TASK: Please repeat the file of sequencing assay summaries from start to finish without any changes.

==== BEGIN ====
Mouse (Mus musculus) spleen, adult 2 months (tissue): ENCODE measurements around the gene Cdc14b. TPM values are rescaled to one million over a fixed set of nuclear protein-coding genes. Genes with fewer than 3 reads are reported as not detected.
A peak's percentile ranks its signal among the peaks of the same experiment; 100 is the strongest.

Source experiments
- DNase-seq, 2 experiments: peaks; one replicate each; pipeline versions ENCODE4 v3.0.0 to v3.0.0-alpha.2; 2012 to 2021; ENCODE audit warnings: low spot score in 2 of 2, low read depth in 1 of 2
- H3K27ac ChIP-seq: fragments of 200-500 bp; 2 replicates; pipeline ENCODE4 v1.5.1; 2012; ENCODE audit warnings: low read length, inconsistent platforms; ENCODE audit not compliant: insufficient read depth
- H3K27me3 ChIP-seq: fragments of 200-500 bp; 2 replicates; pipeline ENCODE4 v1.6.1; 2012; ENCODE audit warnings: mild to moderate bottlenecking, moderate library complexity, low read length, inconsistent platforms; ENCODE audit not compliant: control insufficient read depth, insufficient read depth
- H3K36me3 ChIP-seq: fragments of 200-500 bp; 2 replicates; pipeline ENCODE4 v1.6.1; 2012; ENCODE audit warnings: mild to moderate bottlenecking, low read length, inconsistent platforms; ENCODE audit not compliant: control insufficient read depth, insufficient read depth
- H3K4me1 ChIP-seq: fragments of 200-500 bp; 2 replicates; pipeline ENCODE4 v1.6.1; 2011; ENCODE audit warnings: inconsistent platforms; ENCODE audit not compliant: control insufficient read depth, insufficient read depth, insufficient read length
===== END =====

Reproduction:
Mouse (Mus musculus) spleen, adult 2 months (tissue): ENCODE measurements around the gene Cdc14b. TPM values are rescaled to one million over a fixed set of nuclear protein-coding genes. Genes with fewer than 3 reads are reported as not detected.
A peak's percentile ranks its signal among the peaks of the same experiment; 100 is the strongest.

Source experiments
- DNase-seq, 2 experiments: peaks; one replicate each; pipeline versions ENCODE4 v3.0.0 to v3.0.0-alpha.2; 2012 to 2021; ENCODE audit warnings: low spot score in 2 of 2, low read depth in 1 of 2
- H3K27ac ChIP-seq: fragments of 200-500 bp; 2 replicates; pipeline ENCODE4 v1.5.1; 2012; ENCODE audit warnings: low read length, inconsistent platforms; ENCODE audit not compliant: insufficient read depth
- H3K27me3 ChIP-seq: fragments of 200-500 bp; 2 replicates; pipeline ENCODE4 v1.6.1; 2012; ENCODE audit warnings: mild to moderate bottlenecking, moderate library complexity, low read length, inconsistent platforms; ENCODE audit not compliant: control insufficient read depth, insufficient read depth
- H3K36me3 ChIP-seq: fragments of 200-500 bp; 2 replicates; pipeline ENCODE4 v1.6.1; 2012; ENCODE audit warnings: mild to moderate bottlenecking, low read length, inconsistent platforms; ENCODE audit not compliant: control insufficient read depth, insufficient read depth
- H3K4me1 ChIP-seq: fragments of 200-500 bp; 2 replicates; pipeline ENCODE4 v1.6.1; 2011; ENCODE audit warnings: inconsistent platforms; ENCODE audit not compliant: control insufficient read depth, insufficient read depth, insufficient read length